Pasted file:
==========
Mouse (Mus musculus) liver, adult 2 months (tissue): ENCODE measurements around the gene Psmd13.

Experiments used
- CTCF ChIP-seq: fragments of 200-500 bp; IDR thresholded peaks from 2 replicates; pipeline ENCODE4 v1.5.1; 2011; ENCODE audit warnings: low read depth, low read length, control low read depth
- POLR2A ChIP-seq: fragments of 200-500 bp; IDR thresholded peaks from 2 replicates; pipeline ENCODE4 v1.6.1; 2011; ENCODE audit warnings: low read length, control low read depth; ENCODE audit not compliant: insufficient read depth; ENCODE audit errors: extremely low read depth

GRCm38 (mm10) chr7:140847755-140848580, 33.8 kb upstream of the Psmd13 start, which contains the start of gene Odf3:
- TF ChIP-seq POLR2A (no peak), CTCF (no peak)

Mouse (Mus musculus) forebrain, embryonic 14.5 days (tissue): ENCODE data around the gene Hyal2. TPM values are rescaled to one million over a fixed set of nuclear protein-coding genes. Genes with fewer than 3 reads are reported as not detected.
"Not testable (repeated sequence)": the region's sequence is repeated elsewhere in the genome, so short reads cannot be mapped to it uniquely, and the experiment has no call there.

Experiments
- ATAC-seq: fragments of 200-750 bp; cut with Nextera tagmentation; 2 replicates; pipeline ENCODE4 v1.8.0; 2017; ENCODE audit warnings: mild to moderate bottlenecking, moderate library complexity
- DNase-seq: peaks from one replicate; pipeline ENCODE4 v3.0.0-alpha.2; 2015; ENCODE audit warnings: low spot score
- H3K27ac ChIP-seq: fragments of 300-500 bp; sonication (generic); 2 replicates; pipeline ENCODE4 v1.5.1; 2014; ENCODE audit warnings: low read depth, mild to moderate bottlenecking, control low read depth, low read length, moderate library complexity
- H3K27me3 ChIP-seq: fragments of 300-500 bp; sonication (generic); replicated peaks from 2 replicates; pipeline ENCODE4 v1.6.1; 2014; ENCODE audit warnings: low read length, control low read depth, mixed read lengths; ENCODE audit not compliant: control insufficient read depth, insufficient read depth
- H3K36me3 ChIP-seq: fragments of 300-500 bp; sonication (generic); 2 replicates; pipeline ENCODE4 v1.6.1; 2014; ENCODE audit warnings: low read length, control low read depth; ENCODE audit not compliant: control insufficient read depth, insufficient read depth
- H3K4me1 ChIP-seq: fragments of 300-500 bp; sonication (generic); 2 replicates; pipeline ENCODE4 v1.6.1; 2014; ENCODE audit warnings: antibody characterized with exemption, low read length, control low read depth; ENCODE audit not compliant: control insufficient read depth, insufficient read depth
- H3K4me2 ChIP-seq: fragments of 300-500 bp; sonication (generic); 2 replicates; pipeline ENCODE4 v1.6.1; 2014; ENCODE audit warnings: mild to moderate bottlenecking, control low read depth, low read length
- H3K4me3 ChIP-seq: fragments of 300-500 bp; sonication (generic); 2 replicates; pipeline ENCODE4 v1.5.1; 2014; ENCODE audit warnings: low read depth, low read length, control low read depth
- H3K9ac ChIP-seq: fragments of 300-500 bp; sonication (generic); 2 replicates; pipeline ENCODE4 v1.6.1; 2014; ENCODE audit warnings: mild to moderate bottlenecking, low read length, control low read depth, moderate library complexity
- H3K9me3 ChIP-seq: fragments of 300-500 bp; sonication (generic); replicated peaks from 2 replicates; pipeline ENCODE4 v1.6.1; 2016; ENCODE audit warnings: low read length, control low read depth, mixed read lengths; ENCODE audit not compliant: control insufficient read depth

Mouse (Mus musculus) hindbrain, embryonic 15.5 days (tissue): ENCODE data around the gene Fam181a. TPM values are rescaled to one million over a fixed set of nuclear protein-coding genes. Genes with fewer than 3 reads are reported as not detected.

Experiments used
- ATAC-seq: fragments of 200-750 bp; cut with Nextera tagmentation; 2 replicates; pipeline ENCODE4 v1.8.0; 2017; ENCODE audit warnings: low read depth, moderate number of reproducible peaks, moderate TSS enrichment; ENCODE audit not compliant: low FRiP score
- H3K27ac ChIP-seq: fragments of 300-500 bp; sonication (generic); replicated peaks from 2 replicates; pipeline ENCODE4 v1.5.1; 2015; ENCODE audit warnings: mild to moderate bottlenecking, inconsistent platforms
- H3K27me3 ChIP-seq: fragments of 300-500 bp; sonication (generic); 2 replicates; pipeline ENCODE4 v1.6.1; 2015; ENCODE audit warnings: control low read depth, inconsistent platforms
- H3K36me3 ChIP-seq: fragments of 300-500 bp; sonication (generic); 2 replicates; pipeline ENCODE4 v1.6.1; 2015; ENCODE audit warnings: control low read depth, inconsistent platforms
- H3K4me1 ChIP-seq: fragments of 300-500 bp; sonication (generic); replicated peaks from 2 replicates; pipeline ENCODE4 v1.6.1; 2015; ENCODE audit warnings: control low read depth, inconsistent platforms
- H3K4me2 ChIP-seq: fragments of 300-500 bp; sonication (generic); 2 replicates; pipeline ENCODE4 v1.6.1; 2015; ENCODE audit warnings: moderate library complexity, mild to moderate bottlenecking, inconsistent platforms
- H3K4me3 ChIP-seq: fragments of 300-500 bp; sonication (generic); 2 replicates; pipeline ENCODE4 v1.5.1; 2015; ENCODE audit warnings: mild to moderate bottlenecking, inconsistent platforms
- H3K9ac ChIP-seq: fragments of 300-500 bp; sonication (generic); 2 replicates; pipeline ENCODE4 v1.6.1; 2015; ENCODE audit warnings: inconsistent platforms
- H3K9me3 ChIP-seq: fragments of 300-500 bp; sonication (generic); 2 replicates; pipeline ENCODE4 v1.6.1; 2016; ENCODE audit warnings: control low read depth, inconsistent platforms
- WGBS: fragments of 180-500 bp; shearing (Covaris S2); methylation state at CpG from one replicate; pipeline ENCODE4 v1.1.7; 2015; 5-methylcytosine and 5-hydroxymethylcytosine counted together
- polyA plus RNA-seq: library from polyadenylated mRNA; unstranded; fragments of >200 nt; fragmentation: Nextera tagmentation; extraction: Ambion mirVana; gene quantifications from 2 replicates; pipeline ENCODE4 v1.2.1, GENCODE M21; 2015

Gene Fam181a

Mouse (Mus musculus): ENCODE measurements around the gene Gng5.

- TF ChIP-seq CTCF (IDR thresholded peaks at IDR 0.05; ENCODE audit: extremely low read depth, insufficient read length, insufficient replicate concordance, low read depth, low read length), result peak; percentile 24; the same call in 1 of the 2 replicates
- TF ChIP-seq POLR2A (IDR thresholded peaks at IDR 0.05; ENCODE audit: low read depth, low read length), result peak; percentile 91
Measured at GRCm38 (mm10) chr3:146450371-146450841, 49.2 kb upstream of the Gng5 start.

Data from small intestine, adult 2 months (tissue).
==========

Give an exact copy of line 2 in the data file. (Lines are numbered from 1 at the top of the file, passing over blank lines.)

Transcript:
Experiments used